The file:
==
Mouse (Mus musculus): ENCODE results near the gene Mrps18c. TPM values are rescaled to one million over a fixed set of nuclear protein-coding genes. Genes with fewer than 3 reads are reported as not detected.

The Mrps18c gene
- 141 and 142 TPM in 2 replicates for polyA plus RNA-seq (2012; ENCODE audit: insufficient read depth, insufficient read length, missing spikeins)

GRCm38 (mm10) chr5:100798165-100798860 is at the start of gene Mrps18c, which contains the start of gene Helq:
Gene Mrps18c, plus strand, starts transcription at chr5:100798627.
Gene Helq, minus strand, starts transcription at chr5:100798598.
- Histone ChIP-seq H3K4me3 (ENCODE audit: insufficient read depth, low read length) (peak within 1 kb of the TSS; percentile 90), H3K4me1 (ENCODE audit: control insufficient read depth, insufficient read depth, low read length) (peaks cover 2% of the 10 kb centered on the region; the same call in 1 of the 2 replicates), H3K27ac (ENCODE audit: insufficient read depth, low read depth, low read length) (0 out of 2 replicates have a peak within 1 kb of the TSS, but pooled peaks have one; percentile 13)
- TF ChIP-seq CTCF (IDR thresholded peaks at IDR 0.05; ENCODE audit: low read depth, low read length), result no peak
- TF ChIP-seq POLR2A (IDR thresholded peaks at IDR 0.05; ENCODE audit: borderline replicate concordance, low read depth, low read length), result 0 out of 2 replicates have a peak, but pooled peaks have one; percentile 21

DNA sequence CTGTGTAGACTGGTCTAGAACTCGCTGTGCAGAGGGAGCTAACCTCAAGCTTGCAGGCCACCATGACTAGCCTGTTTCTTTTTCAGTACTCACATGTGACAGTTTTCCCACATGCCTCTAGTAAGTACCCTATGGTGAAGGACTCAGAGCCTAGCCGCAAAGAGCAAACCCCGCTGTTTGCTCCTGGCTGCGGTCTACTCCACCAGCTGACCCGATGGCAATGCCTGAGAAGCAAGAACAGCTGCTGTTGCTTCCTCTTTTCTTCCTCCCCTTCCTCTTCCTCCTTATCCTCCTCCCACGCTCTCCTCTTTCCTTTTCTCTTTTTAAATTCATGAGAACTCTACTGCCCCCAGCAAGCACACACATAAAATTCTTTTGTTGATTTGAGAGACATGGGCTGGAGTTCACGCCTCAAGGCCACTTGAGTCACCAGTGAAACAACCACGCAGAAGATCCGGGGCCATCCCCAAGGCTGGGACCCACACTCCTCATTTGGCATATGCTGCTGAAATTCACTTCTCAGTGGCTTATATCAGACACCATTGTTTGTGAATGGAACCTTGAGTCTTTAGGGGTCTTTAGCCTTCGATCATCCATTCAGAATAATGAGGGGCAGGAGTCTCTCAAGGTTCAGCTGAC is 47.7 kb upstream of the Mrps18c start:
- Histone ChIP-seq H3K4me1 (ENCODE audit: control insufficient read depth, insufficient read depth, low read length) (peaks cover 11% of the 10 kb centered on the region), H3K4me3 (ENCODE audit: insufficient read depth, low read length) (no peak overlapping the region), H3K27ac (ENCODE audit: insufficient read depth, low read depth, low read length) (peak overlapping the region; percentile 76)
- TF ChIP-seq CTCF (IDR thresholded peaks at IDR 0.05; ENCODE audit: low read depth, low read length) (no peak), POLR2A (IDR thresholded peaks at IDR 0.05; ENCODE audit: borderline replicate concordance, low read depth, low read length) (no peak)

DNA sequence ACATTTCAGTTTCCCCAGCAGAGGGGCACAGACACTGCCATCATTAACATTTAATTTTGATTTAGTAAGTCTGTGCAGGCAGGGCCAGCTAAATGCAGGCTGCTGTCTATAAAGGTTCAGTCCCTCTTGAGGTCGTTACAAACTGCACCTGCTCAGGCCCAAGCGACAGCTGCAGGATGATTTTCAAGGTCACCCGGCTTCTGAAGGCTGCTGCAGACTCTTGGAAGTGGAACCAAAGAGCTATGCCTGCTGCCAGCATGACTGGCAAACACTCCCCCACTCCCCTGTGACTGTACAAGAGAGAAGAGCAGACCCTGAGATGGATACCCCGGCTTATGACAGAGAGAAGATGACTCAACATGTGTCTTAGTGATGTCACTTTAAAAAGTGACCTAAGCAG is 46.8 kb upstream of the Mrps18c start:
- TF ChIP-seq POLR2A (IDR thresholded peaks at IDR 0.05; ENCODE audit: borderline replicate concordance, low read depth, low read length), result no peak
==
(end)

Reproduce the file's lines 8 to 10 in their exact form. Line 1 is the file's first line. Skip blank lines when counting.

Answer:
- TF ChIP-seq CTCF (IDR thresholded peaks at IDR 0.05; ENCODE audit: low read depth, low read length), result no peak
- TF ChIP-seq POLR2A (IDR thresholded peaks at IDR 0.05; ENCODE audit: borderline replicate concordance, low read depth, low read length), result 0 out of 2 replicates have a peak, but pooled peaks have one; percentile 21

DNA sequence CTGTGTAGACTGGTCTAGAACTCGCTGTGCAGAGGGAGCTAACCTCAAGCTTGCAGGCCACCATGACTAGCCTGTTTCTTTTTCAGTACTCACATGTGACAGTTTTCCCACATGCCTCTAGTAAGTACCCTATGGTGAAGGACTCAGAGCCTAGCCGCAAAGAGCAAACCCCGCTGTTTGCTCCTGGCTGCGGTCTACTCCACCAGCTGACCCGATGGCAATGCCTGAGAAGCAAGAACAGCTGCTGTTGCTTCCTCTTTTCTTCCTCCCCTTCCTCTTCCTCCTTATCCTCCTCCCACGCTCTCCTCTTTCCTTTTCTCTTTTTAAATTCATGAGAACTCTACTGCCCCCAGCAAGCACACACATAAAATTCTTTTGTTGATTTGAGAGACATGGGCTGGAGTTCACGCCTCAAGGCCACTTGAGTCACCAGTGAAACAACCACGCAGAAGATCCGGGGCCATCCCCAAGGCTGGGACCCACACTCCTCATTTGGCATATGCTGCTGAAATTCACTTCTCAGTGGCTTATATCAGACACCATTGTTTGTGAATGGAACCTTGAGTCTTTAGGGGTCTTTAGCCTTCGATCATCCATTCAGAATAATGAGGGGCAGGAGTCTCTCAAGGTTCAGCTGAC is 47.7 kb upstream of the Mrps18c start: